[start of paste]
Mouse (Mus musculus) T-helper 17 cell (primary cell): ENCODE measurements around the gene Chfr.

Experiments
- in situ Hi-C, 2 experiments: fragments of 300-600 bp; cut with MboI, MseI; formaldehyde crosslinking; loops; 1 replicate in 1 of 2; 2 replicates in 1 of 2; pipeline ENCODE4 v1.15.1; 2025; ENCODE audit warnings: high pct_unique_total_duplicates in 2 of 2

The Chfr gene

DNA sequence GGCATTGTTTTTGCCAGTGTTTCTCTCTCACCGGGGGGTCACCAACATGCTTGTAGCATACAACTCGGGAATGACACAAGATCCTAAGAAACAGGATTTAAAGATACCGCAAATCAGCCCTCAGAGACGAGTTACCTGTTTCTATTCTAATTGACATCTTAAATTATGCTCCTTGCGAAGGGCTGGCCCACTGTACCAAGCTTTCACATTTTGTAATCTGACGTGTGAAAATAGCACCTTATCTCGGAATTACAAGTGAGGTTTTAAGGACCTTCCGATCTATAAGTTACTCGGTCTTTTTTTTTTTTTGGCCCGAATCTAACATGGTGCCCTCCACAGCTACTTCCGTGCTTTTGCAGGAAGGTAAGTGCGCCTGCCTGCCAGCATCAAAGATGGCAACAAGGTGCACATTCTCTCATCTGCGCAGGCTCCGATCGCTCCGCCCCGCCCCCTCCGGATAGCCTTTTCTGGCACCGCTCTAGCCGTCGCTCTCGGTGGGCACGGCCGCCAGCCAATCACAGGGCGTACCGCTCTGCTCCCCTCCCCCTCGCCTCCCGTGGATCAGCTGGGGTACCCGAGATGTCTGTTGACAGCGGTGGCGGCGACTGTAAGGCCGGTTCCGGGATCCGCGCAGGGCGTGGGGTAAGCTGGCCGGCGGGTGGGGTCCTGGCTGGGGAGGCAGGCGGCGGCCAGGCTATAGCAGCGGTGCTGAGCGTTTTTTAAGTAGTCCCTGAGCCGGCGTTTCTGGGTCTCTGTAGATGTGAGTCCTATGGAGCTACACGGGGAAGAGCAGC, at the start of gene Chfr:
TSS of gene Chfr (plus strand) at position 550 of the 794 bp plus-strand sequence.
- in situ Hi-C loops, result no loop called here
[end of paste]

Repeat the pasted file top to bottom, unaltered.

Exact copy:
Mouse (Mus musculus) T-helper 17 cell (primary cell): ENCODE measurements around the gene Chfr.

Experiments
- in situ Hi-C, 2 experiments: fragments of 300-600 bp; cut with MboI, MseI; formaldehyde crosslinking; loops; 1 replicate in 1 of 2; 2 replicates in 1 of 2; pipeline ENCODE4 v1.15.1; 2025; ENCODE audit warnings: high pct_unique_total_duplicates in 2 of 2

The Chfr gene

DNA sequence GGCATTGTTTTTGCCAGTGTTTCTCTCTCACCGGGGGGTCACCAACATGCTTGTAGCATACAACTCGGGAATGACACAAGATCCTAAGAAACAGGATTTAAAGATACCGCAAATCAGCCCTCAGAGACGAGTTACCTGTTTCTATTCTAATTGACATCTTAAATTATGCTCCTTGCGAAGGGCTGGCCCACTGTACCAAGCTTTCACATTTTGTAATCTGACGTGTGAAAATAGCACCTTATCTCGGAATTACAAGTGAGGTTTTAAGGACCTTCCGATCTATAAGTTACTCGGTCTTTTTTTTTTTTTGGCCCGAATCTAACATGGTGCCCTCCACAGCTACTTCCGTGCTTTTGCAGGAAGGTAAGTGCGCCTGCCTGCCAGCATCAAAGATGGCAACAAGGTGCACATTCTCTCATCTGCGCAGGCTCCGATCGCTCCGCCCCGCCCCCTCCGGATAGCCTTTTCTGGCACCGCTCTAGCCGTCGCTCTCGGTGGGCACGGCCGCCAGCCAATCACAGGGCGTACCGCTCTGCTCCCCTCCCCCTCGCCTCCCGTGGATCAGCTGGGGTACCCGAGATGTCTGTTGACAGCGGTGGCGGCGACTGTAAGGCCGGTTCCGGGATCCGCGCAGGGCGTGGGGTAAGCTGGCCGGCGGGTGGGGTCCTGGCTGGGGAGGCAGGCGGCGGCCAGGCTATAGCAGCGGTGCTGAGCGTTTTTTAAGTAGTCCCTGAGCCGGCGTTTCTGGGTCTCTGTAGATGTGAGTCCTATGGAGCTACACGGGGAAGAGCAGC, at the start of gene Chfr:
TSS of gene Chfr (plus strand) at position 550 of the 794 bp plus-strand sequence.
- in situ Hi-C loops, result no loop called here